Are Drone and Bitcoin Signals from the Future?
The gap between the development of technology and policy and system,
Reasons to predict society, not technology and phenomena!

The highlights of the recent successful opening and closing ceremonies of the PyeongChang Olympics were the drone’s cluster flight show that embroidered the night sky splendidly. The appearance of 300 drones being produced by a single engineer in unison with the oryungi and various shapes was reminiscent of an encounter with the future.

The drone show strongly imprinted the development of drone technology on the public’s mind. As it is a technology that is in the spotlight, there are already numerous discussions on drones and related books on the market, from the 4th Industrial Revolution to drone pilot certificates. But unlike the heat, the main story is that drones will become a key technology in the future and the drone industry will develop. In the future, the sky will be filled with drones that deliver goods.’
This is not a prediction of the future, according to Amy Webb, author of “Signals.” Webb argues that these vague and fragmentary predictions are only Nostradamus-style prophecies or SF imaginations, and are not substantially helpful in preparing for the future.

Just as Keynes emphasized the need for an active stimulus by saying, “Long term, we all die,” Amy Webb takes the same position. Future technologies will develop in the long term, and someday flying cars may appear, and even “space movement” of Star Trek may be possible. However, what we need is not an SF imagination that we don’t know when it will be realized, but a concrete social image of the future that will come five years later, 10 years later, and 20 years later. And only then is the study of what is needed to predict the future. Amy Webb explains in a hypothetical scenario how the various butterfly effects that occur when commercial drones currently being discussed in the United States are limited to an altitude of 60 to 120 meters, showing how shortsighted this kind of simple measure is.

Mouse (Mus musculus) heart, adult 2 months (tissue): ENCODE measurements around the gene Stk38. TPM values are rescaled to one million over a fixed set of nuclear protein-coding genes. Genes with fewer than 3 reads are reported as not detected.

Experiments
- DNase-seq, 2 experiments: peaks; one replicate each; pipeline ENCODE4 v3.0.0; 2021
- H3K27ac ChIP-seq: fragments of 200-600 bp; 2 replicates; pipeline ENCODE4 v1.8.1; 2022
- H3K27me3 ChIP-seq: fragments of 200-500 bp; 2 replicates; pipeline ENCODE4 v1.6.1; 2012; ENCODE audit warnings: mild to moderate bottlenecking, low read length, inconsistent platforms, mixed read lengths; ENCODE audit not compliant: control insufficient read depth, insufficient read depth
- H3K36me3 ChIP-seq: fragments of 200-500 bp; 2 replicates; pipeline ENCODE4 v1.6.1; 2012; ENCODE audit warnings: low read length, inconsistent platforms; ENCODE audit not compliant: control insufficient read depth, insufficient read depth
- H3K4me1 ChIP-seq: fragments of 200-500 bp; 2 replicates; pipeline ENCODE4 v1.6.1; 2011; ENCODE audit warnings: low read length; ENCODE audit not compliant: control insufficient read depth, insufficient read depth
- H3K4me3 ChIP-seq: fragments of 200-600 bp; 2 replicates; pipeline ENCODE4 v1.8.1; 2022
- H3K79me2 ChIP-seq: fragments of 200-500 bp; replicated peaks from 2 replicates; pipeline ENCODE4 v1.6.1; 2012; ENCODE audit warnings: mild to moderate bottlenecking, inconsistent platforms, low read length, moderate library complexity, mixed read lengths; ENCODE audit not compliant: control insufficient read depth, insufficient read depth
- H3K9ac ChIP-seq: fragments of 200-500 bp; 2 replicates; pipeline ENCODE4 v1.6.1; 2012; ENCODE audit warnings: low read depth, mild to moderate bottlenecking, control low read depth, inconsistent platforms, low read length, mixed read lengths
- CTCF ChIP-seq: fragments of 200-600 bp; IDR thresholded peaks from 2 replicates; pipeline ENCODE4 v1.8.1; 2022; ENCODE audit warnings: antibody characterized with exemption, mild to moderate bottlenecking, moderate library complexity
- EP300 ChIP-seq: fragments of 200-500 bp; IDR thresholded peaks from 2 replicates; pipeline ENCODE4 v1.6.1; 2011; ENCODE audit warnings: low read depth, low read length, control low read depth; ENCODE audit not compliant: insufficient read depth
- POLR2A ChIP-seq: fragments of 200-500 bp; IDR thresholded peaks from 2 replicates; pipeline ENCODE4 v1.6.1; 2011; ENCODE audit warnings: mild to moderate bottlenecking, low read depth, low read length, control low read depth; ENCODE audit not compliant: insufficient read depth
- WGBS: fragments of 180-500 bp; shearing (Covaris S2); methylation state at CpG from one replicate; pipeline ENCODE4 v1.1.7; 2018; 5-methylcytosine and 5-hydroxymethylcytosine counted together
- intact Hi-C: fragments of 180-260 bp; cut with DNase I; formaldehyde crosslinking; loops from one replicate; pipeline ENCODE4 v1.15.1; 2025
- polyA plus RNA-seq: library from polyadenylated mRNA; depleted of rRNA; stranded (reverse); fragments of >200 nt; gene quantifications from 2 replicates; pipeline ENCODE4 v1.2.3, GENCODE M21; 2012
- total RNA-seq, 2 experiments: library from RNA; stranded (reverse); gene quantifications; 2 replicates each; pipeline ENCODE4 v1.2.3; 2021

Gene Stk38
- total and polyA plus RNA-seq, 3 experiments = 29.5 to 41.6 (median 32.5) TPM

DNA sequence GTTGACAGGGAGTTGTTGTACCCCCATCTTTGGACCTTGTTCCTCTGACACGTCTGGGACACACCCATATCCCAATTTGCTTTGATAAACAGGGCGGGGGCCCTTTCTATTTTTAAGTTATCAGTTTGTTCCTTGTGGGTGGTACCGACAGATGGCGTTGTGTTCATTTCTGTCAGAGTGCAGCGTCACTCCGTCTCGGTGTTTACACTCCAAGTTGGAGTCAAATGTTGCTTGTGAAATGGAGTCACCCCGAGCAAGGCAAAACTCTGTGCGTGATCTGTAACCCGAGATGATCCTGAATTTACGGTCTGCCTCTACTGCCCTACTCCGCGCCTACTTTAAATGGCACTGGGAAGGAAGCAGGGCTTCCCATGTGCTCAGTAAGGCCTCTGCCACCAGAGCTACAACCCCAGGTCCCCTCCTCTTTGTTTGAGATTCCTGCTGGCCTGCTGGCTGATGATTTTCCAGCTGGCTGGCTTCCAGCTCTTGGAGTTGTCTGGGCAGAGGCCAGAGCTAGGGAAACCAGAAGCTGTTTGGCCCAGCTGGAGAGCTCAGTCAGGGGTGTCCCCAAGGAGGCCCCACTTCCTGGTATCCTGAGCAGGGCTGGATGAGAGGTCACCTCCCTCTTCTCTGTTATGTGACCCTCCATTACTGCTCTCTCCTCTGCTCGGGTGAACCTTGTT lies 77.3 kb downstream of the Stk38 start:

Korea has also not been able to conduct more advanced discussions and policy directions.

In the case of Seoul, all areas are set as no drone flight zones except for some Hangang Park, and the competent ministries are different for flight and filming permits. Considering the special security situation in Korea Even so, can the drone industry be fostered in this situation?
We have recently witnessed a situation in which society’s culture, policies, and laws cannot catch up with the development of technology. It’s the bitcoin craze.